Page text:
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Articles Blog

Filtering by Tag: Aboriginal Food

Aboriginal Food

Karyn Planett

And On Today’s Menu…

Imagine your handsome waiter exclaiming in mouth-watering detail that evening’s chef’s special featuring what we imagine Australia’s Aboriginal food to be. “We’ll be offering for your dining pleasure this evening an unrecognizable insect, lightly seared then served in a fusion of its own bodily fluids followed by a medley of hand-gathered bark shards dusted with crushed boulderbits.”

It’s extraordinary how wrong one can be.

Having said that, just know that many celebrated Australian chefs are acknowledging that certain foods, once only traditional Aboriginal fare, have star market value. Australians are recognizing not only the importance of these offerings to people who literally live off the land but to cityfolk as well. Scientists, too, are analyzing the nutritional value these foods provide those who gather and serve up what Mother Nature supplies.

But is this all that appetizing for the Western palate, you ask? It might be just about as tough a sell a bush tomato as are brussels sprouts to any five-year old worth his bubble gum. 

Some Bush Tucker, Mate?

A look at Australia’s history reminds us that the Aboriginal people lived off the land long before England dumped her “undesirables” on this vast continent. And who said their cooking was so great anyway? Bubble and squeak, for goodness sake! Nonetheless, the Aborigines eventually traded in their digging sticks for Teflon cookware and turned their backs on Mother Nature’s bounty. That was until recently when there was a renewed interest in native foods. For the record, the early settlers learned from the Aborigines and shared in the bounty. But that all changed.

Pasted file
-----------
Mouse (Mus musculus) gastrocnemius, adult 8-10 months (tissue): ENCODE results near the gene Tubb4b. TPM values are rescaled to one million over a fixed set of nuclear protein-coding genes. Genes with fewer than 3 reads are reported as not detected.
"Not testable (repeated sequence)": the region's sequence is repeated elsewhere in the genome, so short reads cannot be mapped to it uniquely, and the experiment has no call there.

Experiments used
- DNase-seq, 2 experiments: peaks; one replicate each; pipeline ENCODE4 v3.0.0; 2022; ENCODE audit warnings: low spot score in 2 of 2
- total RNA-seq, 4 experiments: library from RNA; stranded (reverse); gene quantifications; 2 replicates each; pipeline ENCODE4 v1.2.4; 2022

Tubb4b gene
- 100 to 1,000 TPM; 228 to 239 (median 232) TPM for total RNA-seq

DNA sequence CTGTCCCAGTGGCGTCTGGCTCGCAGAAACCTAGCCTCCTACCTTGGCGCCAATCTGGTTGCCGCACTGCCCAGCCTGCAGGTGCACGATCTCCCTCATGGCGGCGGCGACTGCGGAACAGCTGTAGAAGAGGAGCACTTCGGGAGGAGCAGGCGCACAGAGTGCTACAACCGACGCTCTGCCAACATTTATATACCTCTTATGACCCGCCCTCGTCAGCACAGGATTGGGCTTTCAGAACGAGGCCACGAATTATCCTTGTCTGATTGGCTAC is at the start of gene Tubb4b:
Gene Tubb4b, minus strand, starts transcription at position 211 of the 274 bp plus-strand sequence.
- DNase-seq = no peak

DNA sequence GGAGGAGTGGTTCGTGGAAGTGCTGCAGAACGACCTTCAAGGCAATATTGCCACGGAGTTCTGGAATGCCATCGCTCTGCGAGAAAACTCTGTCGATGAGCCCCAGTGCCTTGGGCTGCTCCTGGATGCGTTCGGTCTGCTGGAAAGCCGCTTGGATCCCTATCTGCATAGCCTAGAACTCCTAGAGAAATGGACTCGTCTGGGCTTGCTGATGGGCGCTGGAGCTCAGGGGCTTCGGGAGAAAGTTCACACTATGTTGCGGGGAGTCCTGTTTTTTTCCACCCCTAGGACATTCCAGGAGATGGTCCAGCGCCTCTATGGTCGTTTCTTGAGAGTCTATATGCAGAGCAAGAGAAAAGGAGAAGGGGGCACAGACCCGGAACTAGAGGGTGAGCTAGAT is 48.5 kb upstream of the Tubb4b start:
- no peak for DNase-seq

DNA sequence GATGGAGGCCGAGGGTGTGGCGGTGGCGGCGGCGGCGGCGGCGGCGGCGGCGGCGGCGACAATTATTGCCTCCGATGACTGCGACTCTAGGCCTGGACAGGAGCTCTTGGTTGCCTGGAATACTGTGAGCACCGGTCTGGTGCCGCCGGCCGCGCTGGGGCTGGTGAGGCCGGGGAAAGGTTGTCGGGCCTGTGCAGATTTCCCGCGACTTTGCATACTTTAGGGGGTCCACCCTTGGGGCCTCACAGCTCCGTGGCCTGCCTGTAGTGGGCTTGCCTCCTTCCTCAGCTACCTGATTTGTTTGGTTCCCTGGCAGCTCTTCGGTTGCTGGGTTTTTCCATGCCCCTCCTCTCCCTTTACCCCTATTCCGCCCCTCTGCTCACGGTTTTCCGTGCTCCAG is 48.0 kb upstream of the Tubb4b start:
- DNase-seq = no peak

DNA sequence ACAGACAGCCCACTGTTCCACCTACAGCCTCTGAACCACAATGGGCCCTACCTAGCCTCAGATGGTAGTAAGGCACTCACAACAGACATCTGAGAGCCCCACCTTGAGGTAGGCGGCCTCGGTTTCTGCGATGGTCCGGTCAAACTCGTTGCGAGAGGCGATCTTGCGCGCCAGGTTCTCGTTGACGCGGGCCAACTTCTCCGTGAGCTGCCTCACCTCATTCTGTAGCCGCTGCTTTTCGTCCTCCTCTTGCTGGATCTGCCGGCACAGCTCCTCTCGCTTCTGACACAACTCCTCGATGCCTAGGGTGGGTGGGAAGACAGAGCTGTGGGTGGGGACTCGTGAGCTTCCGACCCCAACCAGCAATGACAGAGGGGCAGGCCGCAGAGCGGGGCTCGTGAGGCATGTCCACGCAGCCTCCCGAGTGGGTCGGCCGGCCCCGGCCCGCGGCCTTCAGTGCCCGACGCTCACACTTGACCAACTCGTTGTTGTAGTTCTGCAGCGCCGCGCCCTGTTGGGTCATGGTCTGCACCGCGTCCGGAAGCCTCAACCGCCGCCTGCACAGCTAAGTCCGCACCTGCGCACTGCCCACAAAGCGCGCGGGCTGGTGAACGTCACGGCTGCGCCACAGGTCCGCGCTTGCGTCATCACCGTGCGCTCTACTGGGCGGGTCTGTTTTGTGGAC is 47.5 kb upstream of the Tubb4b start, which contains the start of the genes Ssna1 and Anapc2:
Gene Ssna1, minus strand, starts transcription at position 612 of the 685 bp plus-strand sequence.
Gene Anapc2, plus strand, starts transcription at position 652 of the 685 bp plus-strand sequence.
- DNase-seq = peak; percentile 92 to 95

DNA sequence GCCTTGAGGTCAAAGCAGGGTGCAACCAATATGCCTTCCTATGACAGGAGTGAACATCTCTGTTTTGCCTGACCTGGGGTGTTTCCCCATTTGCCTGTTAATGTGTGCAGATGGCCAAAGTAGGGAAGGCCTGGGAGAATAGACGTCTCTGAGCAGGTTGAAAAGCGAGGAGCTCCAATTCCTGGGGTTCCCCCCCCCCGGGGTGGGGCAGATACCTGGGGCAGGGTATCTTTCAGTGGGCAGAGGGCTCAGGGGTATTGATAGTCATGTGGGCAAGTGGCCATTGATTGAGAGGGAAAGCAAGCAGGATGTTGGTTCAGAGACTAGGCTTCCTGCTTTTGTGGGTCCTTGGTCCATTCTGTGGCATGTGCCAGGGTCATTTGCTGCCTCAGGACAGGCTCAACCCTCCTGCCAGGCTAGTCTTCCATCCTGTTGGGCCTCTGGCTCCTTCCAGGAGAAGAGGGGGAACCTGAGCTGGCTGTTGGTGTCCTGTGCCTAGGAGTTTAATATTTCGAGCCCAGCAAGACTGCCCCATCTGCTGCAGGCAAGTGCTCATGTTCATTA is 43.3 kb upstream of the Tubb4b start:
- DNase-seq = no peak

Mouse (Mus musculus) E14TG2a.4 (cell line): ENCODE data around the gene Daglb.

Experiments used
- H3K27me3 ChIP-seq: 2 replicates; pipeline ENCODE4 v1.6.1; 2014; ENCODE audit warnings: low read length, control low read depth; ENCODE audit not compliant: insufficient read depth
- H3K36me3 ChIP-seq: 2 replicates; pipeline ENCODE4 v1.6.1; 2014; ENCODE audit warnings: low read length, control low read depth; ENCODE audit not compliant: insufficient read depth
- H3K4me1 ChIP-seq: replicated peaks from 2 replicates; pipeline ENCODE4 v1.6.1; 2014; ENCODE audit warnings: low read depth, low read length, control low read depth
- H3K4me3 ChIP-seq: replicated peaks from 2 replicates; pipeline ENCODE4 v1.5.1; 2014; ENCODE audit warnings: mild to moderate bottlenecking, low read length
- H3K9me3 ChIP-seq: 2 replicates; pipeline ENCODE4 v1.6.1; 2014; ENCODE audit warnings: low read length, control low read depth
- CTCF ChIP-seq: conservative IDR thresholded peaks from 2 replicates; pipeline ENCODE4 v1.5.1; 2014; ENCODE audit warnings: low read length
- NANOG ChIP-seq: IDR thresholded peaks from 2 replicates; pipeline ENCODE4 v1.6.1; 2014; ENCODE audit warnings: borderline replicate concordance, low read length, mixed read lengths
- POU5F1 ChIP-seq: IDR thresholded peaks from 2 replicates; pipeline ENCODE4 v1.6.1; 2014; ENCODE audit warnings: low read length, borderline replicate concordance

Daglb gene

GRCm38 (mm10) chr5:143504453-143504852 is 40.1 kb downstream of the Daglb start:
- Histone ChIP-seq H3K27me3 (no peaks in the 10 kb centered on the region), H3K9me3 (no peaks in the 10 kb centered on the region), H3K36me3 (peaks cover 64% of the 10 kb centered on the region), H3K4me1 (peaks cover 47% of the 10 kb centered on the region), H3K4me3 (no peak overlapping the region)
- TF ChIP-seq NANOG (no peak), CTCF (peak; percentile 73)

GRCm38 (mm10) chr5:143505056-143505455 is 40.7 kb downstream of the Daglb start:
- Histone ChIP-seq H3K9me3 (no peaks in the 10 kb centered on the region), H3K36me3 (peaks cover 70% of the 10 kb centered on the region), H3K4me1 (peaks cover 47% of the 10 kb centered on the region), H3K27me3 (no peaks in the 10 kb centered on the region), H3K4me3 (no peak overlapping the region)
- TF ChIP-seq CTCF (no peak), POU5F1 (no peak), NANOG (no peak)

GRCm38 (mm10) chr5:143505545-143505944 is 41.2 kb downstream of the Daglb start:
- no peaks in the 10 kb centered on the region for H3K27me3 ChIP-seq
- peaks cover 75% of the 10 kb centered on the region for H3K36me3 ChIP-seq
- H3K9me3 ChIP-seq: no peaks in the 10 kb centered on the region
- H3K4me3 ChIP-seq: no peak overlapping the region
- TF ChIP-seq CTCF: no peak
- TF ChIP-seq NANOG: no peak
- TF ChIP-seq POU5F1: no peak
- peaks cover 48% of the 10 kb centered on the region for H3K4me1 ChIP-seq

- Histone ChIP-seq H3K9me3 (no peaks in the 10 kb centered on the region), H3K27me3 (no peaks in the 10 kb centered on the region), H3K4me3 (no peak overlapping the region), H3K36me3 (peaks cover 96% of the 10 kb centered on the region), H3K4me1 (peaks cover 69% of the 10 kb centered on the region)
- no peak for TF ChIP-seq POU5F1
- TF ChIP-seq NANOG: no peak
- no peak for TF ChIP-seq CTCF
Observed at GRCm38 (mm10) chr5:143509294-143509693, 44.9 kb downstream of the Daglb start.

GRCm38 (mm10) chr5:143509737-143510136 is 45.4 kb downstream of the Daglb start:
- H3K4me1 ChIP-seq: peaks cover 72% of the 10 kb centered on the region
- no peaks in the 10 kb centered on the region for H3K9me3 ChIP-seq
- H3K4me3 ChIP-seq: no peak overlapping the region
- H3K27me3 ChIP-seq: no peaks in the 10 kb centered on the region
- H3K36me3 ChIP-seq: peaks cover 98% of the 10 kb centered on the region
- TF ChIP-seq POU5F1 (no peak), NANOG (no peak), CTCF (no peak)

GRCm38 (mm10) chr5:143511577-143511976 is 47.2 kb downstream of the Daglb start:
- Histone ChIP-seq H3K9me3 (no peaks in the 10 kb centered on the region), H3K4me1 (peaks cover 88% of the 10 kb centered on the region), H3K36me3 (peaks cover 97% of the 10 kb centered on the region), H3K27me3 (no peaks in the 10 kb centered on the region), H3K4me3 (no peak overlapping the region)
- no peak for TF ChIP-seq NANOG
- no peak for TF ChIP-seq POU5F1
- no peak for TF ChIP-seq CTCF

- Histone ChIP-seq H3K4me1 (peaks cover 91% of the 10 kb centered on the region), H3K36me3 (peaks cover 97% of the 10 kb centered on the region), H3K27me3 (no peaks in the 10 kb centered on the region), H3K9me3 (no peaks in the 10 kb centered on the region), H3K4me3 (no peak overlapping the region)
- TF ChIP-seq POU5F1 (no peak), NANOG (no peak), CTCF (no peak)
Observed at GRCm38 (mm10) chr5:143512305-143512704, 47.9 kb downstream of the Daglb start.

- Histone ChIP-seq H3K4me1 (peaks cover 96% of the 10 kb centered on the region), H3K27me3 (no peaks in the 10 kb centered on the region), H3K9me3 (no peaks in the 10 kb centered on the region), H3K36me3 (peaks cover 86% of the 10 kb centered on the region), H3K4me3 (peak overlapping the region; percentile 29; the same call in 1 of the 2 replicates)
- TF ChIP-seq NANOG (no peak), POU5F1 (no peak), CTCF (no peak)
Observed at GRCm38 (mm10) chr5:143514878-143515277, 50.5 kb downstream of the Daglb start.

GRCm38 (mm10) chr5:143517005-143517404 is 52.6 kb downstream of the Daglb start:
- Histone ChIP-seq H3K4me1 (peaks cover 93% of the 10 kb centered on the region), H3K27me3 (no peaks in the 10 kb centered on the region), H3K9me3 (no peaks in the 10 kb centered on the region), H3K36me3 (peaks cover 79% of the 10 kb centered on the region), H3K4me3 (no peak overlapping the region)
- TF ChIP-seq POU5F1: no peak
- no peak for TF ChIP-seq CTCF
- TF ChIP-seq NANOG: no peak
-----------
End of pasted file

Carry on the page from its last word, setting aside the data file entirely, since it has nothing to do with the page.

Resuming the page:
To acquaint the novice to native Australian delicacies, we need to learn about a few of the many options available to the keen bushtracker who has learned to read the land. These are the true gatherers we learned about in school. They do little cultivating and merely search for or stumble across berries and fruits, edible grasses and unsuspecting animals.

More Than Just Witchetty Grubs, Bub!

Currently there are a number of specialists chronicling Aboriginal foods. A fellow named Les Hiddings, considered one of the country’s foremost authorities on edible plants, hails from Townsville’s Land Command Battle School. He has formally documented more than six hundred edible plants. Thankfully, we’ll highlight only a few.

Bush bananas resemble crisp cucumbers that are quite moist. Billygoat plums are there for the picking across a sweep of northern Australia. They’re so rich in Vitamin C that lab tests show they provide the same amount as a dozen oranges. Think propagation for export! So, too, the quandong, the screw palm nut, and something lovingly referred to as the bush monkey nut. The screw palm nut has a high fat content supplying the diner with lots of energy. On the other end of the spectrum, the bush monkey nut is low in fat and seems promising for health freaks and dieters. And the wattle seeds deserve a mention. They serve as a spice.

Croc, ‘Roo, and Carpet Snake

Can’t forget our protein. Native fare includes tender morsels brought to you by the neighborhood crocodile, emu, kangaroo, wombat, bogong moth, mangrove worm, carpet snake, and echidna, which is said to closely resemble pork. Goanna, on the other hand, is compared to, yes… chicken. Everything seems tastier if cooked with yarlka bush onions.

And dessert is a rare treat, indeed. If you’ve eaten all your veggies, you get to bite down on the engorged abdomen of a two-centimeter-long honey ant savoring the nectar stored within. For the vegetarian (and who wouldn’t be at this point), there’s the sweet taste of the Grevillea flower. Wash this all down with alcohol-laced fermented eucalyptus sap brew and you’ve got yourself some darn good grub.

Oh, and speaking of grub… the witchetty. In truth, this is a rather generic term given to a host of larvae of several beetles and moths lurking around the trunks, roots, and stems of certain trees and shrubs. Aborigines and starred chefs panfry them to a golden glow. It is said they remind the diner of a browned sausage filled with, yet again, chicken, egg yolk, and ground almond.

Chef, your work is cut out for you.